Seven Bro7hers

Great beer comes out of great culture


Most breweries are born of some inclination to do something different, fill a gap in the market, or bridge the distance between what’s done and what might be possible. But to consider a Manchester brewery in isolation from the fabric of the city itself is to bypass something that’s critical to understanding what makes a beer city in the first place, and then what constitutes its unique flavour. 

When I ask Jack Dixon, head brewer at Seven Bro7hers Brewing, what he thinks gives rise to the brilliant beer culture in Manchester, he sagely responds that “while great beer comes first and foremost, it's also artists and creatives, musicians, events, tap rooms, and people that are doing food pop-ups that make up this massive network of people that are smart, and talented and creative. People have gravitated towards that in Manchester and it’s become the way the culture is.”

He speaks from experience, as Jack’s brewing career has seen him migrate exclusively between breweries in Greater Manchester, some of which have been particularly people and community focused. He actually came to brewing through work he did at The Star Inn of Higher Broughton, the UK’s first urban, co-operative pub, which was bought over by local residents after the initial venture had to close on account of hard times. The pub had a nanobrewery onsite, which was run by Richard Bazen of the trailblazing but now defunct Phoenix Brewing Company. Here, Jack did a couple of brews with Richard, caught the bug, and from there found an apprenticeship at First Chop, another local brewery that specialises in gluten free beers. 

Tragically, during Jack’s time at First Chop, an electrical fault at the brewery resulted in a fire that destroyed much of the site, leaving the brand, which is still operational, without a permanent residence for a substantial period of time. While First Chop found a new site and built a new brewery, Jack cuckoo brewed at Seven Bro7hers, and eventually became so integrated into the team there, that they invited him to join the ranks. 

So when Jack states that the city is a hotbed of movers and shakers, he should be believed, but it also seems to me that Manchester has little time for the pomp and ceremony that can make a space or product feel inaccessible. When Jack tells me that Seven Bro7hers’ aspiration is to be “#clearwithbeer” so their products can be enjoyed by everyone, no matter their knowledge or experience of craft, I’m reminded of an observation made by Sam Wheatly of Exhibition MCR.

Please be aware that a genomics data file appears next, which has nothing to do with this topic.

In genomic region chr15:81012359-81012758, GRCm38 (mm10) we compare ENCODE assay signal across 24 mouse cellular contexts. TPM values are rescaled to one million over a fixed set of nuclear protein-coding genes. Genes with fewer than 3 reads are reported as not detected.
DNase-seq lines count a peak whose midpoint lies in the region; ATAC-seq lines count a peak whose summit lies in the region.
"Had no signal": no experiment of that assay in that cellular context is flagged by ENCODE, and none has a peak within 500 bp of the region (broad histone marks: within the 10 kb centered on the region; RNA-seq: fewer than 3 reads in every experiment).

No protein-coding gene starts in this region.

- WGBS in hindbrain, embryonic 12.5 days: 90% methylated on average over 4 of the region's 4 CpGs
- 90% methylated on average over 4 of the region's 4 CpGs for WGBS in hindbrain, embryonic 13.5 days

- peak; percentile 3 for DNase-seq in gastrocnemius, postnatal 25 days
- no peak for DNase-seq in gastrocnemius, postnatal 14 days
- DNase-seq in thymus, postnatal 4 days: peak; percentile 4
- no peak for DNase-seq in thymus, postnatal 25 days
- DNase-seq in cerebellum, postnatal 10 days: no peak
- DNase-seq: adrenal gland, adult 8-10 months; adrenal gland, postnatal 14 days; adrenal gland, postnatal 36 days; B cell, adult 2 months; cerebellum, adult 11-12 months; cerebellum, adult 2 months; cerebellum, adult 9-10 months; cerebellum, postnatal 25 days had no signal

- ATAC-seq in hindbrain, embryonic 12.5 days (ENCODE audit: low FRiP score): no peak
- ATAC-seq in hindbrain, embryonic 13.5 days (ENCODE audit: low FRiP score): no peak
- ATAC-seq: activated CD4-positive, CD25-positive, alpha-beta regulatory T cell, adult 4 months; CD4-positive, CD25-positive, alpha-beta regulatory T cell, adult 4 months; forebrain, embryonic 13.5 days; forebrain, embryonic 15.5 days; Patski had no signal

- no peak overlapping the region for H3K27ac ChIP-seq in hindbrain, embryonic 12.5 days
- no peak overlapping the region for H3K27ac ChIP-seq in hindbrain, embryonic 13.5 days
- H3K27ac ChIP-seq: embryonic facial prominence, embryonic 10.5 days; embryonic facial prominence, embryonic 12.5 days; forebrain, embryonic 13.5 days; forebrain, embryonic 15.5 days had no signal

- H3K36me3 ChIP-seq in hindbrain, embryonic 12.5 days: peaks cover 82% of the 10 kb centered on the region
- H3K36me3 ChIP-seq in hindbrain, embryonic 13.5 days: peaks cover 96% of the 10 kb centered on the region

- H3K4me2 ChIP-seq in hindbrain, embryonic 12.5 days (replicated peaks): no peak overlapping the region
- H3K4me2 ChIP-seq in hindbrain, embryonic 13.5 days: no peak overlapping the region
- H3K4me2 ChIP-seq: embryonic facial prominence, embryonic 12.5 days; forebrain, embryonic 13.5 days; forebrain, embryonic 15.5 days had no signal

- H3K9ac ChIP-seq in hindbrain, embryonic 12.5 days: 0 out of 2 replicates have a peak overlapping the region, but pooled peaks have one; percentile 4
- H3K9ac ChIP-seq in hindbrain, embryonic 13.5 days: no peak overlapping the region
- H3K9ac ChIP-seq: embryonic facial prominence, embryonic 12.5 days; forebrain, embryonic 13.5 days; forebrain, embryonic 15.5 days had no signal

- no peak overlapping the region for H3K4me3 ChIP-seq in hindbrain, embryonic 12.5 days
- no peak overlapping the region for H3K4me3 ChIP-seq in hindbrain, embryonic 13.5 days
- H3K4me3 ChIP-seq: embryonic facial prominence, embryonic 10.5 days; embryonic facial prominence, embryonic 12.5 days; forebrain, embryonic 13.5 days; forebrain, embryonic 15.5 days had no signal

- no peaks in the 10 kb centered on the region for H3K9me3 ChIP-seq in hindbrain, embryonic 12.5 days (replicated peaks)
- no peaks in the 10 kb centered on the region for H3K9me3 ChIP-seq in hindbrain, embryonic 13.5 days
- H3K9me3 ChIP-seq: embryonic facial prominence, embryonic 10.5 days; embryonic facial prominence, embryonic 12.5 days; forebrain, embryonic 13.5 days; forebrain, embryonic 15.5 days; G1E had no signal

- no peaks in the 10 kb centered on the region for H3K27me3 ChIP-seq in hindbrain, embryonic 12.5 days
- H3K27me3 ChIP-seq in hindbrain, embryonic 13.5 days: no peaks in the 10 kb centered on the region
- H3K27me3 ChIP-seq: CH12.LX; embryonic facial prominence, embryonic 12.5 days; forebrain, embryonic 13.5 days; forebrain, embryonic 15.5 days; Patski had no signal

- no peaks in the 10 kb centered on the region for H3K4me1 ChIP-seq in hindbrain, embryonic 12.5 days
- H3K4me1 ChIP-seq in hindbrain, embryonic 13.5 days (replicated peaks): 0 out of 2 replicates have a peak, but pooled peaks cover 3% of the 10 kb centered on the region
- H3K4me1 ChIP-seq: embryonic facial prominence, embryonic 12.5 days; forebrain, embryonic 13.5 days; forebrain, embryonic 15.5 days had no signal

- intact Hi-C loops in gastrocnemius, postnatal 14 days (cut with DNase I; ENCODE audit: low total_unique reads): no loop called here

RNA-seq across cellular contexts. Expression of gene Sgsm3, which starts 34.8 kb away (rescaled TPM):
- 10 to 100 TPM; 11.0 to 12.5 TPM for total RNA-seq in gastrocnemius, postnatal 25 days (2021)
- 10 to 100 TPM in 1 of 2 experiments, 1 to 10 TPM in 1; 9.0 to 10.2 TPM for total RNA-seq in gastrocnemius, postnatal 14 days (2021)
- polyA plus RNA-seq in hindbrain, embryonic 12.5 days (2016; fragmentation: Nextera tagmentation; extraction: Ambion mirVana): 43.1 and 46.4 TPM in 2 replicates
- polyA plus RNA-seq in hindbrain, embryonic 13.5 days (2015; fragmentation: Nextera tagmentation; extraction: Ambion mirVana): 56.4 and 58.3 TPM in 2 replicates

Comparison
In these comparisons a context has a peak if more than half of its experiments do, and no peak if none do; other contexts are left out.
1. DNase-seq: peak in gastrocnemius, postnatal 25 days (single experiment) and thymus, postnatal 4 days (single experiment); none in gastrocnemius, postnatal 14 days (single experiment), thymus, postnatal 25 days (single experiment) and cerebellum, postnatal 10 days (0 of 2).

Sam noted how unusual it is for a city the size of Manchester to have just one Michelin star restaurant, but such a wealth of wonderful eateries producing exciting, high quality, and accessible food. His observation is laden with the suggestion that Mancunians don’t have much time for airs or graces, but also mirrors the ethos of Seven Bro7her’s to the extent that it reinforces Jack’s claim about interconnected creative industries amounting to the vast network that makes up Manchester. 

Head brewer Jack

The importance of people in Manchester is written all over Seven Bro7hers. You might have heard the brewery’s origin story, and be aware of how the seven McAvoy brothers were inspired by their father’s love of homebrewing, eventually setting out to establish their own brewery. What’s less well known is that before Seven Bro7hers was even a thought, brother number two, Keith McAvoy, worked in Oslo where he was heavily influenced by the brewpub scene. 

Obviously, with brewpubs being a model best positioned in densely populated areas, and Manchester city centre being an expensive place for any business to find footing, Seven Bro7hers didn’t quite pursue the brewpub avenue, though traces of its influence can be found all over the brand as we know it today. 

For one, expansion for Seven Bro7hers over the last number of years has come in the growing number of its bars, all of which are places where drinkers can provide direct feedback and sample the freshest Seven Bro7hers beer. 

“We’re not trying to reinvent the wheel here”, says Jack. “Of course we do nod to different, more experimental stuff, but the main mission of that is to create craft beer that’s unassuming. We always want to keep things accessible where possible.” 

While expanding the estate of bars and taprooms might sensibly slow over the next few years, while the craft industry feels out what might be an extensive and challenging economic time, Jack says that the brewery’s focus for now is on improving quality and consistency. 

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